August 26, 2005

Notes from Graveside

The man from the funeral home has a deformed left hand attached to a half-length arm – he doesn’t seem to notice the condition, nor does anyone else. The hearse driver has a fat, red, wrinkled face under his shock of white hair, blinks spasmodically behind dark glasses, and has a creased earlobe – the sign of future stroke. The young woman at the cemetery office is slim and brown and earringed, and looks so comfortable at her leisurely work – looking up plot numbers, offering forms to sign – that I imagine her sitting at the same desk, stouter, double-chinned, when the body in the hearse will be me.

I hug people I haven’t seen in thirty years and may never see again, and the hugs are completely sincere. Each person who wants to pours the customary shovelful of earth onto the lowered coffin in its hole. After the ceremony I walk from grave to grave, placing the traditional pebble on each relative’s headstone to commemorate my visit. Do these stones sense the addition of a pebble’s weight? Favorite uncle, do you know I’m here, waiting for one of your rollicking stories? And you other one, uncle I never met, do you know me somehow, you whose deaths set in motion that events that led to my birth?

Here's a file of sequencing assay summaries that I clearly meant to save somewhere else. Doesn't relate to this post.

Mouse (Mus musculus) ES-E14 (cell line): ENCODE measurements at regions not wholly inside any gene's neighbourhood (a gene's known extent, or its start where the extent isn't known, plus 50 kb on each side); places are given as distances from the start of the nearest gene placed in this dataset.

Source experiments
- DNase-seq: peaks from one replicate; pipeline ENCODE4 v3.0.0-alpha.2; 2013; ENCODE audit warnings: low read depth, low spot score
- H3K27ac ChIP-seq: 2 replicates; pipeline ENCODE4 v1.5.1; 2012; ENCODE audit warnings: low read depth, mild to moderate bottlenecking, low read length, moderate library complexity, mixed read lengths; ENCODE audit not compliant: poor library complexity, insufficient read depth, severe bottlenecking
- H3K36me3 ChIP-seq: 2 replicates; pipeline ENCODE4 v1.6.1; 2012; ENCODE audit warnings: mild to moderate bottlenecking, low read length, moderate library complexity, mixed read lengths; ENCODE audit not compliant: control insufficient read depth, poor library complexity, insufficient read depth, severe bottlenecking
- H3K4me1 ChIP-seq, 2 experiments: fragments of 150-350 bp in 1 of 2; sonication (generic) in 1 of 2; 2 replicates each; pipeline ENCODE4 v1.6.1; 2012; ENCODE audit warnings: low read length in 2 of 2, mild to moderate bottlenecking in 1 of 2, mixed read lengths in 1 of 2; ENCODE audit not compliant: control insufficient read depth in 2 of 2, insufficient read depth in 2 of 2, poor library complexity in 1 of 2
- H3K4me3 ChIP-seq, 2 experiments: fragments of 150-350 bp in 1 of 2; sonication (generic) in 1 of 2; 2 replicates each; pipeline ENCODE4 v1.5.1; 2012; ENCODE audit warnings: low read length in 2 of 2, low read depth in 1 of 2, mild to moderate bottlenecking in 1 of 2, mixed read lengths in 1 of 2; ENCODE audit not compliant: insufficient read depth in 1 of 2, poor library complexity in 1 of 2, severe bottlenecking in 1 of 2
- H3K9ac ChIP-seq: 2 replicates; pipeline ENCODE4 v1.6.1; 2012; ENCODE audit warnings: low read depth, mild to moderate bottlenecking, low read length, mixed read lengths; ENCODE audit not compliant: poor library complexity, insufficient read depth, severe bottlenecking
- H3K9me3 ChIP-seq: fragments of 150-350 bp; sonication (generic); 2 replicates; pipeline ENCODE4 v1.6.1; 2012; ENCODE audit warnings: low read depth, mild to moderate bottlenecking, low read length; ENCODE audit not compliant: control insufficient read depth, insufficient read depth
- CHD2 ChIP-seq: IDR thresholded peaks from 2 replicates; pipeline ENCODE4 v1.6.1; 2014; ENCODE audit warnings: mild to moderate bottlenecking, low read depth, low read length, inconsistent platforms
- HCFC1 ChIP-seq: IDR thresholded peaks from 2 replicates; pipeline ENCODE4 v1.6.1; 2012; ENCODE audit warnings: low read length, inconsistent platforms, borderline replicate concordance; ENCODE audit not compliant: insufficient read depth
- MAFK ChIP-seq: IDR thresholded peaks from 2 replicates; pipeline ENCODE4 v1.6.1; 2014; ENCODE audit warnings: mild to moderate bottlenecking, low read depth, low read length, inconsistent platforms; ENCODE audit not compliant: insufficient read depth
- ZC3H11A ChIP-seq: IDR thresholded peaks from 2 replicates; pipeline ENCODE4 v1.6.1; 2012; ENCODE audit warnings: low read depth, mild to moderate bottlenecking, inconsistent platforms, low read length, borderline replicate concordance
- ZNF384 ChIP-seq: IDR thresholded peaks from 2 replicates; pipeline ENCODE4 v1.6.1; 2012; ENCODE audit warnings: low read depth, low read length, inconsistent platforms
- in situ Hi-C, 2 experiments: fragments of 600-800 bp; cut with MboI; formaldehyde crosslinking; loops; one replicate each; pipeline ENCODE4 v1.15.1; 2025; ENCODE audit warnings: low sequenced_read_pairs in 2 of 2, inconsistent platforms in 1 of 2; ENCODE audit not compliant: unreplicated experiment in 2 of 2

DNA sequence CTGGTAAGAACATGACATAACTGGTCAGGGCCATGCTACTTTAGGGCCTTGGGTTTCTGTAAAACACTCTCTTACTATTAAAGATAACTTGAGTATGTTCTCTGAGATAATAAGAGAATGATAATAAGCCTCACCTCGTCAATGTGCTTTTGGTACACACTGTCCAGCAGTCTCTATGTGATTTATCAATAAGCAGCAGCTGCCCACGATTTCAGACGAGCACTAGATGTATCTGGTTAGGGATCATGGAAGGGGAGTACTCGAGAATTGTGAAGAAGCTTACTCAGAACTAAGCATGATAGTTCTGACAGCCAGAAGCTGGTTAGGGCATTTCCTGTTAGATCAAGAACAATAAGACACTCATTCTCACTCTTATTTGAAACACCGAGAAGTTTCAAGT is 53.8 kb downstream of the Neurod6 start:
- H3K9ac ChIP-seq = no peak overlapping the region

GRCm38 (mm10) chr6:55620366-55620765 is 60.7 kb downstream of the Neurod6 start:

At the restaurant afterwards, I eavesdrop on five white-haired people talking brightly of an overseas trip to their ancestral land, to a wedding. A dress is described, and an inherited shawl, and the friendliness of faroff nephews and nieces. “We hated to leave.”

We drive a long way through unfamiliar streets. On a lawn, an old woman stands blowing away the first leaves of autumn. A young mother walks alongside her two sons, on tricycle and training bike, wearing helmets to keep them from harm. And then the shops of all those who help us get where we’re going: the gas station, the coffeehouse, the florist’s, the car rental…

How do they do it? They seem as heroic to me as Norse gods – more so, for in the old stories the gods’ end was far away, while for these people it’s next year, at most a few years, maybe even this year.

“Have a good day.”

“Have a safe trip.”

“Is everything okay for you?”

Defiant war cries flung in the face of the infinite.